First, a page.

Rome- Things to see

Start off with some good guide books to research what you want to see and do in Rome.  Some good ones include Rick Steve’s Guide to Rome as well as DK.

There are more sites than you can imagine. I thought 5 days in Rome would be plenty to see the sites. Now that I have been here for 5 days, I realized I could be here a month and not see it all.

Before you go, figure out what you want to see. Do your research to narrow down the highlights you would enjoy the most. A good guide book will recommend which sites to get reservations to avoid long lines.

I went in mid-February, Rome’s winter. I figured it would be OK if the weather was bad because most of what I wanted to see was on the inside. I also figured the lines would be shorter. Well, turns on the weather was pleasant and the lines were shorter. Even so, the lines to the Vatican Museum were long. I cannot imagine how long they would be in spring and summer when most tourists come to visit.

If you like art, a MUST SEE is the Borghese Gallery (BG). And you MUST either make a reservation in advance or get a tour. BG limits your visit in 2 hours and limits the number of people permitted into the gallery. The collection of sculptures, painting…even the palace itself…is stunning. The gallery includes four exceptional Bernini sculptures that you have seen in your art appreciation classes or documentaries. You will be thrilled to see these masterpieces up close.

And you have not seen real dynastic wealth until you visit the Borghese. There is nothing like this in America.

Two more “must see” venues include the Vatican Museum including the Sistine Chapel as well as the Pantheon.

The Vatican Museum is overwhelming in its depth and breadth of is collection. I suggest you research in advance what you want to see or go on a tour. This will help you highlight significant works to enjoy so you will have focus and not spend time of stuff that may have little interest for you.

For me, the Michelangelo’s Sistine Chapel is unlike anything I have seen. The creative way each panel tells its story with drama and feeling is truly remarkable. Even his contemporary Raphael, a great painter in his own right, found Michelangelo’s work breath-taking and beyond Raphael’s ability.

To think Michelangelo painted this ceiling in four years is hard to believe.  To create this master piece, Michelangelo had to craft his own scaffolding because nothing existed at the time that he could use…a feat in itself. Given the magnitude of this work I cannot imagine anyone else would undertake a task like this ever again. The work is truly awe-inspiring.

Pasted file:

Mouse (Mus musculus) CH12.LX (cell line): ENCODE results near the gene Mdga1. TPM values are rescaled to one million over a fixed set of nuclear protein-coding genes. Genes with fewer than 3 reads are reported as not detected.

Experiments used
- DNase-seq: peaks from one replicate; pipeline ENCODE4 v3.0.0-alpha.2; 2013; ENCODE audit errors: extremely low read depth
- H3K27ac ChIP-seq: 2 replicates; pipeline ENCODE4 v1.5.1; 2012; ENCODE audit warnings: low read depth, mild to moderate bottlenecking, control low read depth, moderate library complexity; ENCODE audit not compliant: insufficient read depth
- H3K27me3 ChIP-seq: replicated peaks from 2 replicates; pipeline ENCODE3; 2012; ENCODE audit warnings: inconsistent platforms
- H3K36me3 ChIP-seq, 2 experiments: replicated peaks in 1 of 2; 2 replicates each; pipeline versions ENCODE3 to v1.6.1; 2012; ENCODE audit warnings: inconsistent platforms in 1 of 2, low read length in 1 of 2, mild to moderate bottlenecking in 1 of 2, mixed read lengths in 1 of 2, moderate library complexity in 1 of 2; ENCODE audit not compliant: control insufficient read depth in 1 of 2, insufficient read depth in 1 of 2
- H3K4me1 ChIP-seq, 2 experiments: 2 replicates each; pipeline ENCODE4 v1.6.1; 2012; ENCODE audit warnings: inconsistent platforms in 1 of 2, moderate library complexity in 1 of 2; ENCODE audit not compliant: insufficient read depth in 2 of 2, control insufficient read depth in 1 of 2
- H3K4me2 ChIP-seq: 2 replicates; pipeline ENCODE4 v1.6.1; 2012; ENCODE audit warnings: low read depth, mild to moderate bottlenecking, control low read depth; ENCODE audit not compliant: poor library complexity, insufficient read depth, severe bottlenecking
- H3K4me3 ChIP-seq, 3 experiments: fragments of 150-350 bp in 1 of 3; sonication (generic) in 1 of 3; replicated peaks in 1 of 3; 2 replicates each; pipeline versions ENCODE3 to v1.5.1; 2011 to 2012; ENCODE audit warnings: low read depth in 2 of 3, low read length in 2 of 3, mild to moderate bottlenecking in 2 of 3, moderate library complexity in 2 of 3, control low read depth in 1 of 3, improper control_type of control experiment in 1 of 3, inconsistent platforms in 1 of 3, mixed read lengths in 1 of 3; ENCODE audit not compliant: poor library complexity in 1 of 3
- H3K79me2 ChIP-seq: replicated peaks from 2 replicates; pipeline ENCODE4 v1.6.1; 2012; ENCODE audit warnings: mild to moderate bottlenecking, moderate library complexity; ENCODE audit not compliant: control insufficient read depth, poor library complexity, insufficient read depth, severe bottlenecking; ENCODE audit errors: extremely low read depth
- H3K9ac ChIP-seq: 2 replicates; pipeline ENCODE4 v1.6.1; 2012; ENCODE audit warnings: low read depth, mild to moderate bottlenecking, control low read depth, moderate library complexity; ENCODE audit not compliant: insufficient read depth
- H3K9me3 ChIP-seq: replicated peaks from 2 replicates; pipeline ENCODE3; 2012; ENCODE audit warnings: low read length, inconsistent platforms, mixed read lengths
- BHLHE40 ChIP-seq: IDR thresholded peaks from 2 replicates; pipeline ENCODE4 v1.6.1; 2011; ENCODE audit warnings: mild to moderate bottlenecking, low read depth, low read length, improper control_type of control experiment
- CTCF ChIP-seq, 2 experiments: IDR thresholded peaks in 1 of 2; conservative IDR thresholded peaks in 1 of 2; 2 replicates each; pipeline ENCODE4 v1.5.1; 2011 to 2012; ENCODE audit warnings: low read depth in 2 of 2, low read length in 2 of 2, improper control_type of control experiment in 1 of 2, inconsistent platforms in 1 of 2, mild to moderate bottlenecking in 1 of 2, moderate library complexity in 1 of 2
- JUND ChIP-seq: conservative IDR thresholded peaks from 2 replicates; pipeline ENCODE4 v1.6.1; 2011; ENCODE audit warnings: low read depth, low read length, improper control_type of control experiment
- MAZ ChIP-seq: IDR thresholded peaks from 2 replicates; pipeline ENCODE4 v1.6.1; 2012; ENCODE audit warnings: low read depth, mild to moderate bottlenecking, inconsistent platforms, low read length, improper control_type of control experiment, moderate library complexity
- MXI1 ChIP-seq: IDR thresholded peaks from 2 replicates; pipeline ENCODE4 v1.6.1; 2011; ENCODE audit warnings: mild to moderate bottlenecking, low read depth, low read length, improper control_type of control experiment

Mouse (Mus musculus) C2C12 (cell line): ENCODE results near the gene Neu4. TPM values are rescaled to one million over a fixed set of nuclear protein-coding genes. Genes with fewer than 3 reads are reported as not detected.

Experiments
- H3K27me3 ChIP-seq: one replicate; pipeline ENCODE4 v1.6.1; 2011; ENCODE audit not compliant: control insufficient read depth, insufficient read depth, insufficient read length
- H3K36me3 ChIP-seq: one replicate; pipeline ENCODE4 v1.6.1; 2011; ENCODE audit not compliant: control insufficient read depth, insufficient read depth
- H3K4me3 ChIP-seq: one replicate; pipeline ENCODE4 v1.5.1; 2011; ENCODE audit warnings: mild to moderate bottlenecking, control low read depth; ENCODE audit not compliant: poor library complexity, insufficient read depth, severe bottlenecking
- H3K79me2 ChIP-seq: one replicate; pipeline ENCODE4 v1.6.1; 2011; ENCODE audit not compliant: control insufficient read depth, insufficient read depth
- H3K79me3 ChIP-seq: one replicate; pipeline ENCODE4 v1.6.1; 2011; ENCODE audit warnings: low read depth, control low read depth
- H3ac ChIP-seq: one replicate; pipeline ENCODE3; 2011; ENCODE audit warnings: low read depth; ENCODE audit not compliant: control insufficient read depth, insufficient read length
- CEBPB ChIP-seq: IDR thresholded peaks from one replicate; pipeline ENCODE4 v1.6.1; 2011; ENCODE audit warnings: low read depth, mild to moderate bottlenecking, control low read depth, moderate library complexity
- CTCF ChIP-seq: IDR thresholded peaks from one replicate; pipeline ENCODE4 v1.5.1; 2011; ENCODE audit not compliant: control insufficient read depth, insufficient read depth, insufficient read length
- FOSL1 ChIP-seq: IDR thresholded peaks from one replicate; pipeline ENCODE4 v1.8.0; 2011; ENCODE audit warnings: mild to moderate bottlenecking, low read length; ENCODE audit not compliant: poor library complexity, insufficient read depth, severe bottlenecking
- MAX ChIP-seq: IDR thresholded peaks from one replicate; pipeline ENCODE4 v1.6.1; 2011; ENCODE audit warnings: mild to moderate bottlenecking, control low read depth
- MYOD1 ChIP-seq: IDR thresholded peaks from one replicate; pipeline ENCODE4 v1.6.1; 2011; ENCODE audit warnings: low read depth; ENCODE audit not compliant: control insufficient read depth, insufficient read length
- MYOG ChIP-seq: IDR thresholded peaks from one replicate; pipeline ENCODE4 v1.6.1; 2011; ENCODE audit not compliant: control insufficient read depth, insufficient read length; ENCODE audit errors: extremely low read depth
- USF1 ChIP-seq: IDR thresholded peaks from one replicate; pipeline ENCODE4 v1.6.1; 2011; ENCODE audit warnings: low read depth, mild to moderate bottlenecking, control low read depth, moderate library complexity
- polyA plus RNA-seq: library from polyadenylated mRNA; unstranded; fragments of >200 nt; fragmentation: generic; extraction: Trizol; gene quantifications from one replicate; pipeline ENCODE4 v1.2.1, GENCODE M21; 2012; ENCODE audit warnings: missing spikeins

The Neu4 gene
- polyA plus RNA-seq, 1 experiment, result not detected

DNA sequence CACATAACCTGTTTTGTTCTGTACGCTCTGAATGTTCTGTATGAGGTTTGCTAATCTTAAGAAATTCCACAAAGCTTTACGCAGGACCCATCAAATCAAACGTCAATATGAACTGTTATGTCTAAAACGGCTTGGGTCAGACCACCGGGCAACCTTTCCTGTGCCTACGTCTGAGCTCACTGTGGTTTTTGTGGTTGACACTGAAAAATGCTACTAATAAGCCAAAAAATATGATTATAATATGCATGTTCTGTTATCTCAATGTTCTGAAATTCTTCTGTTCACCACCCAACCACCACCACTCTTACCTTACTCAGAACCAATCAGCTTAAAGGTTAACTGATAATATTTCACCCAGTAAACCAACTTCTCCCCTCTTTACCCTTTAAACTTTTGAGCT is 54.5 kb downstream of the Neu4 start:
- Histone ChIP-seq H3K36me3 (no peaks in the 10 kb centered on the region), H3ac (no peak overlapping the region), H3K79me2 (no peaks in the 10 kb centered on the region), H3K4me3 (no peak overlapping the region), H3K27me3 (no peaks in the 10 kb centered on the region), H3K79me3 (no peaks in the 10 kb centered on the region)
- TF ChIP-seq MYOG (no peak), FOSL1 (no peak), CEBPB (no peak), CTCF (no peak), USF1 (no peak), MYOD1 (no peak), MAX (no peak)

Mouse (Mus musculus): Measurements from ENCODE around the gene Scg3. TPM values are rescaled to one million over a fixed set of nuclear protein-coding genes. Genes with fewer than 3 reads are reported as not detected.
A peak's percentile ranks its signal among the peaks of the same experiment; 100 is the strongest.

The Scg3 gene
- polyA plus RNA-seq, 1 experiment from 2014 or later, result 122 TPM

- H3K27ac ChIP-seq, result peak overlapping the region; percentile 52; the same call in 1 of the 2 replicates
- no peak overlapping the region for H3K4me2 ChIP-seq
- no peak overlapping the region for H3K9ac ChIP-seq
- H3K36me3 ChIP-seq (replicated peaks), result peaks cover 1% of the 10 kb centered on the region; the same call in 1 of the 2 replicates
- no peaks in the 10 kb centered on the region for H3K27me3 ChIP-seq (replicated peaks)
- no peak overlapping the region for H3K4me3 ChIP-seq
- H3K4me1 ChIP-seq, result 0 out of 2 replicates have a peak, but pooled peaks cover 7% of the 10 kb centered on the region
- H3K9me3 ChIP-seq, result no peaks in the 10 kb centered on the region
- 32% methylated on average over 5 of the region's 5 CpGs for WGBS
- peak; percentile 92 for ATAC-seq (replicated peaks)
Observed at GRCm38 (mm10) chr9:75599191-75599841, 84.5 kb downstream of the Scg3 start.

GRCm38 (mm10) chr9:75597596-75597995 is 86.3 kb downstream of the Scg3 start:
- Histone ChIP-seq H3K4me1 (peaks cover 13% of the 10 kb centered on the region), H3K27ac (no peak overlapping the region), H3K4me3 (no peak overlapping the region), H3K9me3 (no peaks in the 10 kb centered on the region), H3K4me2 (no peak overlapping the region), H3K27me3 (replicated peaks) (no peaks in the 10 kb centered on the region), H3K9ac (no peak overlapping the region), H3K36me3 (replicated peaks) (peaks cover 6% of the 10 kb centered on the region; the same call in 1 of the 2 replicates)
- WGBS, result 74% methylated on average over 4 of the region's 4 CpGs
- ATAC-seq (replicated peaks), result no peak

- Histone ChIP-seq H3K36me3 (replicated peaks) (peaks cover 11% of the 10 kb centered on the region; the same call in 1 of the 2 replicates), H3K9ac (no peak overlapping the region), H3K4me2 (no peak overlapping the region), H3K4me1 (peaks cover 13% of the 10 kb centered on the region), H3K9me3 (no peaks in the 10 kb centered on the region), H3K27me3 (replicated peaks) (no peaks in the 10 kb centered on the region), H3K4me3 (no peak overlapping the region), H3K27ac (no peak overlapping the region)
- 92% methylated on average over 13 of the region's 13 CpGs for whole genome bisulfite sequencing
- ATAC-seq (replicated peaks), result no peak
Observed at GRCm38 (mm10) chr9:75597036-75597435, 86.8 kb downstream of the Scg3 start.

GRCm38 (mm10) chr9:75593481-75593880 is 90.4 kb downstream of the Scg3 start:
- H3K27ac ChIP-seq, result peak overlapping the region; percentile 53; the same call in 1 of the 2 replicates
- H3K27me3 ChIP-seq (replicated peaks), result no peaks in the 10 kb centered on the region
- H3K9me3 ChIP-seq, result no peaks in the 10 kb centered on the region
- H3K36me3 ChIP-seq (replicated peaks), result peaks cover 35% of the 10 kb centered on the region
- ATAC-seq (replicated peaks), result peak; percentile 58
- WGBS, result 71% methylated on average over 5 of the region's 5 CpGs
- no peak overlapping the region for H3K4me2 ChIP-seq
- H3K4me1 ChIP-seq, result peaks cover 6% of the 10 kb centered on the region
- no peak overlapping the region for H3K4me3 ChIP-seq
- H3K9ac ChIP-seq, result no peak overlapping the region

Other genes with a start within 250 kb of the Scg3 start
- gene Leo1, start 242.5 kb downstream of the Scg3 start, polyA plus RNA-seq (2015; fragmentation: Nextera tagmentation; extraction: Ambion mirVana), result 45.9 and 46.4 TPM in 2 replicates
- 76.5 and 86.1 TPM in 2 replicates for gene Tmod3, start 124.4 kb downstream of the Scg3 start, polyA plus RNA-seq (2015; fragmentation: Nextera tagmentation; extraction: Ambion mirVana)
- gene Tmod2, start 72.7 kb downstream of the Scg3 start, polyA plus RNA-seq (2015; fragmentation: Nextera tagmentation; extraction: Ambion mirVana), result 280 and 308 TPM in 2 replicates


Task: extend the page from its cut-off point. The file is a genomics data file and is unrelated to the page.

In a side room preceding the Sistine Chapel is Raphael’s “School of Athens.” Before you see it you will want to read about it. This is one of the great Renaissance frescos whose subjects include Leonardo di Vinci, Michelangelo, and Raphael.

You may also want to see St Peter’s. Just be ready to deal with long lines. (Or skip the lines and go on a tour.)

To avoid the long lines to the Vatican Museum, either book an advanced reservation online before your trip or sign up for a tour.

The Pantheon is the best preserved ancient Roman building. It was probably complete around 126 AD. It was originally built to worship pagan gods and converted to a church, which is why it has survived destruction like most other ancient Roman structures.

The Pantheon’s dome is still the world’s largest unreinforced concrete dome. To appreciate this you need to see it from the inside (entrance is free).

You may also want to see the Coliseum (a remarkable structure for its size and design), and the Roman Ruins. Personally, these venues are not standouts for me. I have seen them before. While they are clearly important historical buildings, I prefer the paintings and sculptures.

Other fun sites include Piazza Navona, Trevi Fountain and Spanish Steps.

Another excellent although not as well-known gallery is Galleria Doria Panphilj. This is a little gem. The entrance is modest and hardly any tourist, so you will have an easy time enjoying the palace. Get the audio guide to learn how the history of this palace and its remarkable art collection. This palace is still privately owned and the family resides in the UK. The audio guide narrator is a descendant of the family and tells how he got scolded for riding on his roller skates on a newly furnished palace floor.

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